While gamers have plenty of specialized mice and keyboards to choose from, sometimes you want a device that gives you a little more control. Sometimes, you just don’t want an entire keyboard. For times like these, there is the Logitech G13 Advanced Gameboard, a separate gaming keypad that gives you all of your WASD controls, programmable macro keys, and quick-fire commands, without the bulk of a keyboard and with the added comfort of a use-specific design. If you’re looking for a way to step your gaming, this could be it.
Design and Features
There are two main concepts behind the G13 and similar gaming keypads, namely that you can have all of your programmable buttons at your fingertips at all times without a full keyboard, and that a device designed specifically for this use can offer better ergonomic comfort and more control than even high-end gaming keyboards. In the pursuit of these goals, the G13 has four main parts to its design, a keypad, a wrist and palm rest, an analog mini-joystick, and a digital display.
The whole device measures 1.3 by 7 by 10 inches (HWD) and weighs 1.3 pounds. With grippy rubber feet, the G13 is very stable, so it won’t slide or tip from the frantic pounding it might take in the midst of a match. The G13 connects through a wired USB 2.0 connection, and the 7-foot cable should be more than enough, even if you need to snake it down and around and behind to plug into an out of the way CPU tower.
The keypad portion of the G13 is well designed, with 22 programmable macro keys arranged so that your fingers will naturally fall into the correct playing position. The individual keys are contoured, with four dimpled keys in the center which default to the ubiquitous WASD buttons unless otherwise programmed. In addition to the sculpted keycaps, the entire keypad is curved to match the arc of relaxed fingers. The keys also have adjustable backlighting with a rainbow of colors to choose from. Compared with even the best gaming keyboards, like the Editors’ Choice Corsair Vengeance K90, with 18 programmable macro keys, the G13 offers even more controls in a much more comfortable design.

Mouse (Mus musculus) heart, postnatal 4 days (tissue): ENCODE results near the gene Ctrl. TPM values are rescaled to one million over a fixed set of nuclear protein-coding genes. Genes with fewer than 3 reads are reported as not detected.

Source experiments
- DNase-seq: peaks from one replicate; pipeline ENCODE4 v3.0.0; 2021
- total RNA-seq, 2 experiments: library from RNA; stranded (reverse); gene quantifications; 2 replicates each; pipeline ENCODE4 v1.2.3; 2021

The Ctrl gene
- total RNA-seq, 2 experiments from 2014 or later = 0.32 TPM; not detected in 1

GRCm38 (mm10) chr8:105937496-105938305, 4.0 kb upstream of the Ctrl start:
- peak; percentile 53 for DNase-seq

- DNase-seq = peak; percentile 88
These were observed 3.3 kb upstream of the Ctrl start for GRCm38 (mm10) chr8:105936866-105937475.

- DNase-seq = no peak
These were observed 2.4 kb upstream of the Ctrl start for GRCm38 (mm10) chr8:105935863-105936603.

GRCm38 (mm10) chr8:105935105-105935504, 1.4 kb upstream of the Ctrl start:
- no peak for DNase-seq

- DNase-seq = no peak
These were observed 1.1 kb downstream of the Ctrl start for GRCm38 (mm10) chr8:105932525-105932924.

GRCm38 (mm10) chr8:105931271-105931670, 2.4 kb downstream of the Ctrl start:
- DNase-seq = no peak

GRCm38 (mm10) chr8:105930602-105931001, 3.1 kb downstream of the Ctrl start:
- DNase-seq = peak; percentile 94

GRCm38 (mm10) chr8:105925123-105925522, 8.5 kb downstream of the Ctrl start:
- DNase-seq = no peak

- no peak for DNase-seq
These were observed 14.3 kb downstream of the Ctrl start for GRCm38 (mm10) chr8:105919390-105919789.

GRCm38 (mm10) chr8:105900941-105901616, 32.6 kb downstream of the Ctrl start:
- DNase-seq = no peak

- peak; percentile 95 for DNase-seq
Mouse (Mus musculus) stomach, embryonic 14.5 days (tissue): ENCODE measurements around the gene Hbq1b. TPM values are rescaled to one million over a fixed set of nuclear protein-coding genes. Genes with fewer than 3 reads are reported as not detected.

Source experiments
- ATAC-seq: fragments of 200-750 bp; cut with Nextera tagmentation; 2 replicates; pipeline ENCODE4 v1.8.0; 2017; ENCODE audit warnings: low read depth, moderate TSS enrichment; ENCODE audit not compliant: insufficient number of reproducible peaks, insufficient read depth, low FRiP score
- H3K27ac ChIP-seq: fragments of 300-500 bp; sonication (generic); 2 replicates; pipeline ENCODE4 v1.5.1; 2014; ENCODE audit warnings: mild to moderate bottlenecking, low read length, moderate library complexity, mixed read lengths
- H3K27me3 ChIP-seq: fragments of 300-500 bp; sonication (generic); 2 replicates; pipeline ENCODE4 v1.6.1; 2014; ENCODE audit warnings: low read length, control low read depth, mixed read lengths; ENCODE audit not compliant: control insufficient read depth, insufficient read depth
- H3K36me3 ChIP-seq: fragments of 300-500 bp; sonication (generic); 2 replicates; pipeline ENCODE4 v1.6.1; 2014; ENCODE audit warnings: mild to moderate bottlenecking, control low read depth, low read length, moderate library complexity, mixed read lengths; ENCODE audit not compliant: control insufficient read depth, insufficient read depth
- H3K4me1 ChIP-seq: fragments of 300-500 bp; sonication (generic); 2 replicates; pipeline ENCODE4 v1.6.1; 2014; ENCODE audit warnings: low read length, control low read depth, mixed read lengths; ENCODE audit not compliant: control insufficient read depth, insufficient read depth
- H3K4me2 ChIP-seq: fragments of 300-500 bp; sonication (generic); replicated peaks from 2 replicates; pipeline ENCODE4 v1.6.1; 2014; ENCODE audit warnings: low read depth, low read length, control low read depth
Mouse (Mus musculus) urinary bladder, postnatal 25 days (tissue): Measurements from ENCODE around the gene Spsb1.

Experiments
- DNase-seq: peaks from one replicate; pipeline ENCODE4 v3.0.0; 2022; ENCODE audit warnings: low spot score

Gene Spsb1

Following the curved contours of the keypad is a built-in wrist and palmrest. Coated with a textured soft-touch rubber surface, the palmrest should be comfortable during longer gaming sessions, and stave off the carpal tunnel that regular keyboards can inflict on heavy users. Where your thumb rests, you will find a miniature analog joystick and two action buttons. For those who want analog control rather than push-button WASD, the joystick may just what you’ve been looking for, but I never could manage the complex task of simultaneously using the joystick with my thumb and the keypad with my fingers.
The G13 also has a small backlit LCD display that is used for on-the-fly macro recording, monitoring system data, including CPU and RAM usage, and stopwatch or countdown clock for timing maneuvers. You can even use it as an RSS reader. Six more buttons are set just above the keypad, below the LCD panel. You have a backlight on/off button and mode button for the LCD. Three of the buttons are for saved programmable keymaps—letting you save three separate sets of functions for all 22 keys—and the fourth is a Macro Record button.
The G13 comes with a software disc containing both the device drivers and Logitech’s GamePanel for editing profiles and macro commands, as well as adjusting the backlight color. You’ll need to install the software before use, since there is no plug and play functionality. The G13 also has onboard memory, which saves your profiles, keymaps, and macros, even when you take the gamepad from one PC to another. You will, however, still need to install the software to the new PC before use.
In actual use, the G13 was comfortable and useful, though there were a few rough spots. The sheer number of buttons means that the G13 comes with a significant learning curve, as well as pre-game setup. Programming macros is pretty quick, and Logitech does offer dozens of preset keymaps that load up automatically, recognizing the game and adjusting accordingly. These presets may not be to your liking, so you’ll still want to spend some time tweaking things to get the right. Hardcore gamers may not mind the prep time, but less dedicated folk will be turned off by it. The thumb-joystick is also clickable, but this feature may as well have been absent. Between the angle of my thumb during use and a stiff click mechanism, it was pretty unclickable in reality. Finally, while the LCD is readable in low light, thanks to the backlit display, it’s far enough from the monitor that attempting to read it became a giant distraction.
Aside from these issues, the G13 was very usable, and offered both better control and more comfort than a regular keyboard can provide. The controls became more intuitive once I relearned what was where, and though my thumb was never quite coordinated enough for the joystick, the keypad did improve my gameplay.
While there are gaming keyboards out there that try to offer similar levels of control and comfort, like the Editors’ Choice Corsair Vengeance K90, or gaming mice covered in buttons, like the Logitech G600 MMO Gaming Mouse, nothing offers the level of comfort and control that a dedicated gaming keypad can offer. The Logitech G13 Advanced Gameboard is a niche product, to be sure, but it’s a good one.
Compare the Logitech G13 Advanced Gameboard with several other keyboards side by side.
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Copyright © 2012 Ziff Davis, Inc